Barnet Council’s planning committee voted almost unanimously to reject an application seeking approval for alterations to the much-disputed facade of a building that at one point was said to resemble a Swiss chalet because of the extensive use of timber cladding.
Guns & Smoke opened late last autumn without the appropriate planning approval for its new frontage and illuminated signage, and its appearance at the heart of the High Barnet conservation area has divided opinion.
Some local residents think it is too bright and garish while others have welcomed the new venture, saying it has brightened up Church Passage and is a popular venue, attracting a new clientele to the area.
A meeting of the planning committee (8.1.2015) had little hesitation in rejecting the new frontage, including its illuminated fascia.
Ignore the irony of a restaurant named Guns & Smoke overlooking
a memorial to the most appalling conflicts in human history.
At the vote, there were six against the application, no member in support and one abstention.
Robin Bishop, who is chair of the Barnet Society’s planning and environment committee, said the planning committee’s clear-cut decision was an important victory for the Society and fifteen other local objectors.
In his presentation to the meeting, Mr Bishop said the Society considered unauthorised changes made to 1 and 1B Church Passage in both 2013 and 2014 were an important test case for the Chipping Barnet Town Strategy which was adopted eighteen months ago with the aim of “encouraging high quality buildings and public spaces ... to help foster local distinctiveness”.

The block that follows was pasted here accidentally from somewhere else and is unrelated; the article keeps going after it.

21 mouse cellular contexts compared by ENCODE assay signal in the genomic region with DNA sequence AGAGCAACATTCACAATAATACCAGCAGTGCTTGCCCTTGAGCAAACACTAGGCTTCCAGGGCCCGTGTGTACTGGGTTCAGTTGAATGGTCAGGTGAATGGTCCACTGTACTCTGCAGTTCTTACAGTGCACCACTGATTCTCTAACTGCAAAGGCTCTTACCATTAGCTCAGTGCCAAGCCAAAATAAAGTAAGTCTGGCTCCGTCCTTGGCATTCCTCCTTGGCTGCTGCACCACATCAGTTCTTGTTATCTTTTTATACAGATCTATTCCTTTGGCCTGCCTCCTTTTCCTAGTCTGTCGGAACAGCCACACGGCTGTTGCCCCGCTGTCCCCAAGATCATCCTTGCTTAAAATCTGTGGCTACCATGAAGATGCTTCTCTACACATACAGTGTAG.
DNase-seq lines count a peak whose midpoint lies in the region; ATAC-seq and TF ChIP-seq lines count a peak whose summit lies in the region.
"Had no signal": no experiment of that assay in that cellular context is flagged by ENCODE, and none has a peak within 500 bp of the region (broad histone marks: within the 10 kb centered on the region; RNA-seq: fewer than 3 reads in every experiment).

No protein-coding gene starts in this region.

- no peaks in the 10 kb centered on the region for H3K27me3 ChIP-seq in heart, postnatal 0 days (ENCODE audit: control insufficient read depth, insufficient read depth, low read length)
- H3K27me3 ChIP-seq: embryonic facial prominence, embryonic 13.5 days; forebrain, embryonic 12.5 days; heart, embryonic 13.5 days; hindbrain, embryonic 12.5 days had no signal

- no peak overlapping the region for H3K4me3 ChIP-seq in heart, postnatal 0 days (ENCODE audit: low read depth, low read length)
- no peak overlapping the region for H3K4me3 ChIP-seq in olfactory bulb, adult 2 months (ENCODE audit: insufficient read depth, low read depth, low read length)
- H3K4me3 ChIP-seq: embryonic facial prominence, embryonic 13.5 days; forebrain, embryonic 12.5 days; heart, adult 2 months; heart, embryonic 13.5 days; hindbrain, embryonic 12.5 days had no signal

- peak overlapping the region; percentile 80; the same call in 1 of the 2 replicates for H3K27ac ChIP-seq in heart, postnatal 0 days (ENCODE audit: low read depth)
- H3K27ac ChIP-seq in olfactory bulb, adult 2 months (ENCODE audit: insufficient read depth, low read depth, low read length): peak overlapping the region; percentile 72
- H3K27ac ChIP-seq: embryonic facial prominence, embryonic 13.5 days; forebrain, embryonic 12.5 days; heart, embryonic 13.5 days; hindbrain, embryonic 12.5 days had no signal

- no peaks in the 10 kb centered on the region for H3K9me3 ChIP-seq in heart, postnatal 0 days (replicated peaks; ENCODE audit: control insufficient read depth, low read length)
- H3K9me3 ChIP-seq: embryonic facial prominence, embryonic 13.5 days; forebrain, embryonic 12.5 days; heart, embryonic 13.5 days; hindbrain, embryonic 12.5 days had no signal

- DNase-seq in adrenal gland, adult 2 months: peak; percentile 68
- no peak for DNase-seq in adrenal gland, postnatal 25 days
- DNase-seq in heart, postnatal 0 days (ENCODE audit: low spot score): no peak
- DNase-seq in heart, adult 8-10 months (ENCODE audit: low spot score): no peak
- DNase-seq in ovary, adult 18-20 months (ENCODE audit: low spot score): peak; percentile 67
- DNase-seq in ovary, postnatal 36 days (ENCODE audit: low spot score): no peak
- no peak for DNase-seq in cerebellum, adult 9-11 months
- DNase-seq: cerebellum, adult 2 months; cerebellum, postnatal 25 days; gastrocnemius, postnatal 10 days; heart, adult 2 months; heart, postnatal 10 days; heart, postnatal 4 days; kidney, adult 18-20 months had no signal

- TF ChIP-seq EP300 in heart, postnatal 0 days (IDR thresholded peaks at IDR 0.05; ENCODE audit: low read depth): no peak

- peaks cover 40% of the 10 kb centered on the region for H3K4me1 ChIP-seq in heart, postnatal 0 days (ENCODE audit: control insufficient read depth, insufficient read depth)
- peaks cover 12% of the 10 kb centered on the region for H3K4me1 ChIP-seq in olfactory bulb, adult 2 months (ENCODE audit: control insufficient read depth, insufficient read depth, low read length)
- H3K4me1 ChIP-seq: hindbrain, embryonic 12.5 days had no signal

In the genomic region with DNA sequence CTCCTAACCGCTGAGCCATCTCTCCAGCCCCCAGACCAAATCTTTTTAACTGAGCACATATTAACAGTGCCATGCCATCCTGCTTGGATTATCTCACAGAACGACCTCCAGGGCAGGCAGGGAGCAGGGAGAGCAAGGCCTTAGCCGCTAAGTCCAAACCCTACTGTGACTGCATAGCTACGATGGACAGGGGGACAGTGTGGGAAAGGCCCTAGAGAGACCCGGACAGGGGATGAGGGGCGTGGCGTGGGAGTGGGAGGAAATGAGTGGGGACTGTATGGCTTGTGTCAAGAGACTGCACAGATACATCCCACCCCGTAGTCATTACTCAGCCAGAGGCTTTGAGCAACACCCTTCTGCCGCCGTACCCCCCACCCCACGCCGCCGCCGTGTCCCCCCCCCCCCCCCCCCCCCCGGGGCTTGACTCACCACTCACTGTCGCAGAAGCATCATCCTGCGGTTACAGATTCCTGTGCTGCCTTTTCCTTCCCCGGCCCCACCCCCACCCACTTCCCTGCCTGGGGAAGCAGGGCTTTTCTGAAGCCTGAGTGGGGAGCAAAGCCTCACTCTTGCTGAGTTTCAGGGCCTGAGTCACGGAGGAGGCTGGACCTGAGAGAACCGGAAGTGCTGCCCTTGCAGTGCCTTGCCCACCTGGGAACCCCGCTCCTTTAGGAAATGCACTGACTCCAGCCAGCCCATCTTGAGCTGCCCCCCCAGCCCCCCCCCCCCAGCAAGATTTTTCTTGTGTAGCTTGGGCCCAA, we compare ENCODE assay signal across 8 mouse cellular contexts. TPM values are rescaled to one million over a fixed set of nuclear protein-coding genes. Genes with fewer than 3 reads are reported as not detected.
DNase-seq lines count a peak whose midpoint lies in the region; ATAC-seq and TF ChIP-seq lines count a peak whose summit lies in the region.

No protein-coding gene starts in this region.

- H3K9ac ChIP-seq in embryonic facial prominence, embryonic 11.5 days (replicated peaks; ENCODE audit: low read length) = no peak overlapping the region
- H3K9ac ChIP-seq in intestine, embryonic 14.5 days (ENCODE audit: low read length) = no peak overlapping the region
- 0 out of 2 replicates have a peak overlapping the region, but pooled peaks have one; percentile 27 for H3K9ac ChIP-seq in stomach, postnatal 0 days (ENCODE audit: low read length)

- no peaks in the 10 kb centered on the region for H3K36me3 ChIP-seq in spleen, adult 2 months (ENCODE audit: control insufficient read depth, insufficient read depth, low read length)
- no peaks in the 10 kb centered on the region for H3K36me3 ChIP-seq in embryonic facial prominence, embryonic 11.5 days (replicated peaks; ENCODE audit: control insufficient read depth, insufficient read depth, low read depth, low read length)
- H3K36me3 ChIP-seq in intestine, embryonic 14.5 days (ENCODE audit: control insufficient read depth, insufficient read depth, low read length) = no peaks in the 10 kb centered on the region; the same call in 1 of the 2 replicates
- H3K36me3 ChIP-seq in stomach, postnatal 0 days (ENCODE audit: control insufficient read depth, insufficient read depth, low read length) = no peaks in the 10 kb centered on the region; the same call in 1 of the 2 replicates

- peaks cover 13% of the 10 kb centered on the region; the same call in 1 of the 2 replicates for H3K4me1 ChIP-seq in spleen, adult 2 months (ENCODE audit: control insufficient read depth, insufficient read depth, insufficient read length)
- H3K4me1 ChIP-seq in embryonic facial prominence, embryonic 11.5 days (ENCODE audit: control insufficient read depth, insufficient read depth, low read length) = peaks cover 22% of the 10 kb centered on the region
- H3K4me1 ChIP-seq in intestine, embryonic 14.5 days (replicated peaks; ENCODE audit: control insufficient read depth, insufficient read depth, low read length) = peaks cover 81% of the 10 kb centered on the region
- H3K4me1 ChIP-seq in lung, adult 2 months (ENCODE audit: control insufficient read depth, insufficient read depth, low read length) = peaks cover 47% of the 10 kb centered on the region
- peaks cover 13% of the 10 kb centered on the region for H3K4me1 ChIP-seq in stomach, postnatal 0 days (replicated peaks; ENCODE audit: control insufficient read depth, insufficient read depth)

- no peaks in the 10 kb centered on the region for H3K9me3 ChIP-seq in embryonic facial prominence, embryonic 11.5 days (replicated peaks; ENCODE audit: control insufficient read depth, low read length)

“These alterations comprise the most serious and conspicuous of a number of infringements that have occurred in conservation areas in recent years – several of which, despite enforcement procedures, have yet to be rectified.”
The churchyard of St John the Baptist, its war memorial and Church Passage were in effect High Barnet’s principal civic space, and the buildings in Church Passage were the most visible to every traveller turning into the High Street from Barnet Hill.
In support of his argument against the granting of planning approval, Mr Bishop reminded the committee that the area around the parish church had been re-landscaped at considerable cost.
“Ignore the irony of a restaurant named Guns & Smoke overlooking a memorial to the most appalling conflicts in human history.
Consider simply the money wasted by ripping out the previous shop-front and canopy and damaging an attractive new pavement – thousands of pounds paid by us, via council tax and the Outer London Fund, less than three years ago.
“Unless you take a stand against these mediocre proposals now, the council’s policies – and the efforts of the Town Team – will be widely perceived as worthless.”
Mr Bishop acknowledged that other alterations to the side and upper parts of the Guns and Smoke building were outside the scope of the current application but the Society believed that the facade should be treated as a whole when its future was examined by the planning department.
If the complete restoration of the Church Passage frontage, as required by a planning inspector in January 2014, was considered to be impracticable, he said the Society hoped there could at least be “a design of restraint and dignity, in line with the council’s published guidance, as befits Chipping Barnet’s most prominent civic and religious setting”.